National Institutes of Health

Eunice Kennedy Shriver National Institute of Child Health and Human Development

2017 Annual Report of the Division of Intramural Research

Modeling the Biophysics of the Membrane

Alexander Sodt
  • Alexander J. Sodt, PhD, Head, Unit on Membrane Chemical Physics
  • Victor Chernomordik, PhD, Volunteer
  • Kayla Sapp, PhD, Postdoctoral Fellow
  • Christina M. Freeman, BS, Postbaccalaureate Fellow
  • Mitchell Dorrell, BS, Predoctoral Fellow
  • Julia Rakas, Summer Student
  • Maya Wilson, Summer Student

The integrity of lipid membranes is essential for life. They provide spatial separation of the chemical contents of the cell and thus the enable the electrical and chemical potential differences that are used to transmit signals and perform work. However, the membrane must frequently be broken to form, for example, new membrane structures in the cell. The simplest structure is a vesicle to transport cargo. Such vesicles are constantly cycled between organelles and the outer plasma membrane. Thus, there is a careful balance between boundary-establishing membrane fidelity and the necessary ability of the cell to change these boundaries.

The challenge in studying the membrane is its complexity. The membrane is a thin sheet of small molecules, i.e., lipids. There are hundreds of types of lipids in the cell. Each lipid changes the properties of the membrane in its vicinity, sometimes making the sheet stiffer, sometimes softer, and sometimes acting to bend the membrane into a ball or tube. Furthermore, the lipids are constantly jostling and tangling with both each other and proteins embedded in the membrane. To predict of how membranes are reshaped thus requires not only knowing how lipids affect the properties of the membrane surface, but also the location of specific lipids.

A broad objective of our research is to create a publicly available software package that can be used either as a stand-alone application for analyzing membrane-reshaping processes or as a library for cellular-scale modeling packages for which the role of the membrane may be unclear or unanticipated. The model will incorporate the physical mechanisms we are investigating in the narrower objectives of the lab. These include: the influence of lipid curvature stress on the conformation of a protein; whether through-bilayer coupling can amplify a signaling state (for example, of a G protein–coupled receptor); and whether protein motifs (e.g., a thick hydrophobic region of a protein) can enhance the local lipid composition around a protein. These projects will address how the lipid micro-environment is controlled by the cell to change coupling between protein signaling states.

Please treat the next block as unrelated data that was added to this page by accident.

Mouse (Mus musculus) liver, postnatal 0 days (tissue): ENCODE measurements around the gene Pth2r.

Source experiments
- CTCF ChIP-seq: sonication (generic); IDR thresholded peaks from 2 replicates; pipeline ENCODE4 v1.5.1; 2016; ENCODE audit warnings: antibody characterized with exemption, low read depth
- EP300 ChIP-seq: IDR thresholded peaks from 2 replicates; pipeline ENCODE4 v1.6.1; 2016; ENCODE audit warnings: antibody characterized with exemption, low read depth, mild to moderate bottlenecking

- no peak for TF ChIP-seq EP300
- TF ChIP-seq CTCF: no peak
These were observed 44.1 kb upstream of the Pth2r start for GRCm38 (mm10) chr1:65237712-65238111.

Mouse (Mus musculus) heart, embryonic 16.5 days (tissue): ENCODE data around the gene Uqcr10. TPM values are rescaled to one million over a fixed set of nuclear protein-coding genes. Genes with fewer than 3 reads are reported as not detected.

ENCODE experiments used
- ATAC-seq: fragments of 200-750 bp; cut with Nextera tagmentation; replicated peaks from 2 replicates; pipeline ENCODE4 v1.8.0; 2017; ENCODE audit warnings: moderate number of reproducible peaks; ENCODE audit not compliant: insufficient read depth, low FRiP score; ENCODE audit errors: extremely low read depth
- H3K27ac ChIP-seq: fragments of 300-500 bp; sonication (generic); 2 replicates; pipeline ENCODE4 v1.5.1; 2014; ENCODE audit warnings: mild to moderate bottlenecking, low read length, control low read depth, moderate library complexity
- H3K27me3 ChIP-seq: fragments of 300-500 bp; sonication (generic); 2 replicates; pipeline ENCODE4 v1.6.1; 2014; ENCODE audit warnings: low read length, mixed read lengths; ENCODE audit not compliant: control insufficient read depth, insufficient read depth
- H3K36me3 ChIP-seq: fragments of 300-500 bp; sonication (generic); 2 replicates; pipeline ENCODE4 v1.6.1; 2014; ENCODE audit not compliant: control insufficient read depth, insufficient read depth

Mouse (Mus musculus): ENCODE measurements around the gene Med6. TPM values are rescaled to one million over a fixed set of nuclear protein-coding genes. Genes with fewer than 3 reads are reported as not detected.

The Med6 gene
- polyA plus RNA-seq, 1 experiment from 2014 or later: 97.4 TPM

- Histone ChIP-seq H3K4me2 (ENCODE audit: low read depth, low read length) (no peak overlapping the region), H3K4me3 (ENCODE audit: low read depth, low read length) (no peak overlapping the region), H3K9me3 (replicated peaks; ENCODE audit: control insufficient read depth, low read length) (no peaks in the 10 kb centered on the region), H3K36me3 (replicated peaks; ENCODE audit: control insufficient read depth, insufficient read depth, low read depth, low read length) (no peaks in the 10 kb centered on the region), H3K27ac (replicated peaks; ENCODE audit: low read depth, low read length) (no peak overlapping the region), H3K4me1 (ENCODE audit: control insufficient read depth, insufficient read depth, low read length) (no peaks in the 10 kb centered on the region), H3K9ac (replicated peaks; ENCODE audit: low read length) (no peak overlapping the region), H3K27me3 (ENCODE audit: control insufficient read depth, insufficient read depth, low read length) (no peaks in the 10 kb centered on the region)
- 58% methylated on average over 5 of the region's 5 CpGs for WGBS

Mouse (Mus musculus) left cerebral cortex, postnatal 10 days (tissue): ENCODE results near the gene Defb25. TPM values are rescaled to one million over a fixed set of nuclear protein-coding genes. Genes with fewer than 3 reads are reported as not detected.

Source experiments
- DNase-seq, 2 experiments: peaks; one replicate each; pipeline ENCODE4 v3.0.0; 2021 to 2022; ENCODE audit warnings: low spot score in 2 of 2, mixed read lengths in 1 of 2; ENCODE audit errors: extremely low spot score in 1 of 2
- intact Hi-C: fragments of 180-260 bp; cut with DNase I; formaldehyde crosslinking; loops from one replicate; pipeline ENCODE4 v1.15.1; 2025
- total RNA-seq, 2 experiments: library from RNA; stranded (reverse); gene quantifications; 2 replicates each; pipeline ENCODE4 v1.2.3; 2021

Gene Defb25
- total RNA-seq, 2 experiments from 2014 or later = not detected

The projects use the NIH Biowulf computing cluster to run simulations and models. Molecular dynamics software (such as NAMD and CHARMM) are used to conduct molecular simulations. In-house software development for eventual public distribution is a key element of the lab's work.

Methodology to compare molecular simulations of bilayers to small-angle neutron scattering (SANS) experiments

We frame the question of “where are the lipids?” in terms of redistribution away from a null hypothesis in which lipids do not: (1) prefer to solvate a particular protein; (2) localize on structures of particular curvature (i.e., onto a vesicle); or (3) prefer to associate with lipids with specific chemistry. The broad lipid field literature has hypothesized extensions away from this null hypothesis based on fundamental biophysical experiments, namely that protein function varies based on local lipid competition; that lipid chemistry directly impacts the phase stability of vesicles and other curved phases; and that lipids can laterally “phase separate” based on preferred interactions between lipids. The challenge for research is that a lipid has a diameter less than a nanometer, while optical methods cannot characterize redistribution below approximately 200 nanometers.

This past year, we targeted small-angle neutron scattering (SANS) as a technique for determining the nano-scale co-localization of lipids. A SANS experiment averages all of the molecular correlations in a sample to a simple one dimensional intensity, essentially yielding an ensemble average of the Fourier transform of the internal structure. The effectiveness of the SANS experiment thus directly depends on the quality of the model used to explain the convoluted SANS intensity. We solved an important problem for modeling the SANS experiment: how to translate molecular simulations that employ periodic boundary conditions into the SANS intensity, while retaining lateral correlations. The method will be critical for interpreting the SANS intensity of sphingolipids; this includes a neutron spin echo experiment, which can show the timescale for bilayer fluctuations.